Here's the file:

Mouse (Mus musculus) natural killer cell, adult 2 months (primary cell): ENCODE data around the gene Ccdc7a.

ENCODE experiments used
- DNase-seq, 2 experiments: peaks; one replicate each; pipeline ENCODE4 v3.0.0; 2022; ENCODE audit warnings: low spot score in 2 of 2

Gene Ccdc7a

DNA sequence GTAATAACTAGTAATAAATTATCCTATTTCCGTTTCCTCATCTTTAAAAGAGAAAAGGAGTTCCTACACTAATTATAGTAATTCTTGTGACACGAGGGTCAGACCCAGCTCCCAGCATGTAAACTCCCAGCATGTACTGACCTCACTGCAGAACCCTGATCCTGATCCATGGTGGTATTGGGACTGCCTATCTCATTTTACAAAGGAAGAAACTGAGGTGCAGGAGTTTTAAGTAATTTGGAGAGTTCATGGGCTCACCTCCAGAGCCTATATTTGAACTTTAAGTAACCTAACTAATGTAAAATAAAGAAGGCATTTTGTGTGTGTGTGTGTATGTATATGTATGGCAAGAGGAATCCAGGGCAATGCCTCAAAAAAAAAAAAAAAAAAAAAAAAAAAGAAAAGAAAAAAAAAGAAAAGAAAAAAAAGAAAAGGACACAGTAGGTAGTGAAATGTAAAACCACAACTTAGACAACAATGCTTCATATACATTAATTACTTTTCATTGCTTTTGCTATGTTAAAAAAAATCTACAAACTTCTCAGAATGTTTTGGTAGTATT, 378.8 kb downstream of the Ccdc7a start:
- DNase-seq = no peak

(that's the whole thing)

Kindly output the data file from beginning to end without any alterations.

Mouse (Mus musculus) natural killer cell, adult 2 months (primary cell): ENCODE data around the gene Ccdc7a.

ENCODE experiments used
- DNase-seq, 2 experiments: peaks; one replicate each; pipeline ENCODE4 v3.0.0; 2022; ENCODE audit warnings: low spot score in 2 of 2

Gene Ccdc7a

DNA sequence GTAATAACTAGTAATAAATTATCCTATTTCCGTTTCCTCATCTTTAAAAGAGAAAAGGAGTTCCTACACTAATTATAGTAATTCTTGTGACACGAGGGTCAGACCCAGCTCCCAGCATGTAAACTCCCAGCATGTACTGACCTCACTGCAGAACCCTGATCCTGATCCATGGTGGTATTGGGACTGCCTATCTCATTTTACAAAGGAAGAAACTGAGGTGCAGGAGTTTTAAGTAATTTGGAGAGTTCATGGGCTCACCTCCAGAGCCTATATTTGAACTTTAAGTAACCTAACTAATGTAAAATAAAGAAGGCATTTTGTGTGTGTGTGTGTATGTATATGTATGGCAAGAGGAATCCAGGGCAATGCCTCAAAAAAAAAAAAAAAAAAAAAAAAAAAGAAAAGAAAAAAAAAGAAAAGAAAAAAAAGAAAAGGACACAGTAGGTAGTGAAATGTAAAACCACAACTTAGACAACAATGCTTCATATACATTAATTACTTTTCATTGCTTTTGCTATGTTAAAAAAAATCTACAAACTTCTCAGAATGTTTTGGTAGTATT, 378.8 kb downstream of the Ccdc7a start:
- DNase-seq = no peak